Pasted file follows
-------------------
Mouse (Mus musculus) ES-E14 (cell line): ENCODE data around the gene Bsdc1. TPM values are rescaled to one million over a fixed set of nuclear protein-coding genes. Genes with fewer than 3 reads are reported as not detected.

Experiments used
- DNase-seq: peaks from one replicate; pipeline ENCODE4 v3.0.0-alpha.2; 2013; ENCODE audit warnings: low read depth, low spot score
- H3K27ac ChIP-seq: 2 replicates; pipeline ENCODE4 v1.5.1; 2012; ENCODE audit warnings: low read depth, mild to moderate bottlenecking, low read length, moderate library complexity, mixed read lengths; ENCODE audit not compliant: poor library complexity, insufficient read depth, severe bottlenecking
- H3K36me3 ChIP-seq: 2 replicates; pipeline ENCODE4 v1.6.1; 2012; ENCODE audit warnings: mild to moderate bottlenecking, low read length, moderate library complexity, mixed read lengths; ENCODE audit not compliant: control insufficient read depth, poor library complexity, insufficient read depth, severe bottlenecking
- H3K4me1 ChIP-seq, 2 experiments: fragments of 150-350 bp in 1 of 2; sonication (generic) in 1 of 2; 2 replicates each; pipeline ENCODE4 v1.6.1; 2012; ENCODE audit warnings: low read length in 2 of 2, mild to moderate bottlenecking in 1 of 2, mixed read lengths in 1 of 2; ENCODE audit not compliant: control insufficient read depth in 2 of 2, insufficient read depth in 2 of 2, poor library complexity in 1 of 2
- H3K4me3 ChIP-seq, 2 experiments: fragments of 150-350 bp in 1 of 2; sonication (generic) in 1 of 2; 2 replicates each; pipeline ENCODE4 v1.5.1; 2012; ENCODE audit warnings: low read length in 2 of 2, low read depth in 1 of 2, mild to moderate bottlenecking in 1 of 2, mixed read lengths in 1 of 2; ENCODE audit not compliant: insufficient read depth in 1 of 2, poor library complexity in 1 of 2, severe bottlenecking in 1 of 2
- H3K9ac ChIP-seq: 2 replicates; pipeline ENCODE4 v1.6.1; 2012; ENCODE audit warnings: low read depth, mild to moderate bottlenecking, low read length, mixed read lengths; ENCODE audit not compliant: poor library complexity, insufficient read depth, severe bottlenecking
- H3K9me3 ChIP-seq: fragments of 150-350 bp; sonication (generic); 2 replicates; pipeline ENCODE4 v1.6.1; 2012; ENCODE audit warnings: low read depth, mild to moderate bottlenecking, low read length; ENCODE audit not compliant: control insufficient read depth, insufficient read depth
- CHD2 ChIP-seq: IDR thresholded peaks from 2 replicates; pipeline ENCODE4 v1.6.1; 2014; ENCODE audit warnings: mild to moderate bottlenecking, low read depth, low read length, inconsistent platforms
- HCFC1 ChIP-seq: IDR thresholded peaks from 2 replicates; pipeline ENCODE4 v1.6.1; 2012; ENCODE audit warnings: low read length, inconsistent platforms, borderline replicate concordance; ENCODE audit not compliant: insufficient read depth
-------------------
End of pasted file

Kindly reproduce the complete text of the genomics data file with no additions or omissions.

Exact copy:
Mouse (Mus musculus) ES-E14 (cell line): ENCODE data around the gene Bsdc1. TPM values are rescaled to one million over a fixed set of nuclear protein-coding genes. Genes with fewer than 3 reads are reported as not detected.

Experiments used
- DNase-seq: peaks from one replicate; pipeline ENCODE4 v3.0.0-alpha.2; 2013; ENCODE audit warnings: low read depth, low spot score
- H3K27ac ChIP-seq: 2 replicates; pipeline ENCODE4 v1.5.1; 2012; ENCODE audit warnings: low read depth, mild to moderate bottlenecking, low read length, moderate library complexity, mixed read lengths; ENCODE audit not compliant: poor library complexity, insufficient read depth, severe bottlenecking
- H3K36me3 ChIP-seq: 2 replicates; pipeline ENCODE4 v1.6.1; 2012; ENCODE audit warnings: mild to moderate bottlenecking, low read length, moderate library complexity, mixed read lengths; ENCODE audit not compliant: control insufficient read depth, poor library complexity, insufficient read depth, severe bottlenecking
- H3K4me1 ChIP-seq, 2 experiments: fragments of 150-350 bp in 1 of 2; sonication (generic) in 1 of 2; 2 replicates each; pipeline ENCODE4 v1.6.1; 2012; ENCODE audit warnings: low read length in 2 of 2, mild to moderate bottlenecking in 1 of 2, mixed read lengths in 1 of 2; ENCODE audit not compliant: control insufficient read depth in 2 of 2, insufficient read depth in 2 of 2, poor library complexity in 1 of 2
- H3K4me3 ChIP-seq, 2 experiments: fragments of 150-350 bp in 1 of 2; sonication (generic) in 1 of 2; 2 replicates each; pipeline ENCODE4 v1.5.1; 2012; ENCODE audit warnings: low read length in 2 of 2, low read depth in 1 of 2, mild to moderate bottlenecking in 1 of 2, mixed read lengths in 1 of 2; ENCODE audit not compliant: insufficient read depth in 1 of 2, poor library complexity in 1 of 2, severe bottlenecking in 1 of 2
- H3K9ac ChIP-seq: 2 replicates; pipeline ENCODE4 v1.6.1; 2012; ENCODE audit warnings: low read depth, mild to moderate bottlenecking, low read length, mixed read lengths; ENCODE audit not compliant: poor library complexity, insufficient read depth, severe bottlenecking
- H3K9me3 ChIP-seq: fragments of 150-350 bp; sonication (generic); 2 replicates; pipeline ENCODE4 v1.6.1; 2012; ENCODE audit warnings: low read depth, mild to moderate bottlenecking, low read length; ENCODE audit not compliant: control insufficient read depth, insufficient read depth
- CHD2 ChIP-seq: IDR thresholded peaks from 2 replicates; pipeline ENCODE4 v1.6.1; 2014; ENCODE audit warnings: mild to moderate bottlenecking, low read depth, low read length, inconsistent platforms
- HCFC1 ChIP-seq: IDR thresholded peaks from 2 replicates; pipeline ENCODE4 v1.6.1; 2012; ENCODE audit warnings: low read length, inconsistent platforms, borderline replicate concordance; ENCODE audit not compliant: insufficient read depth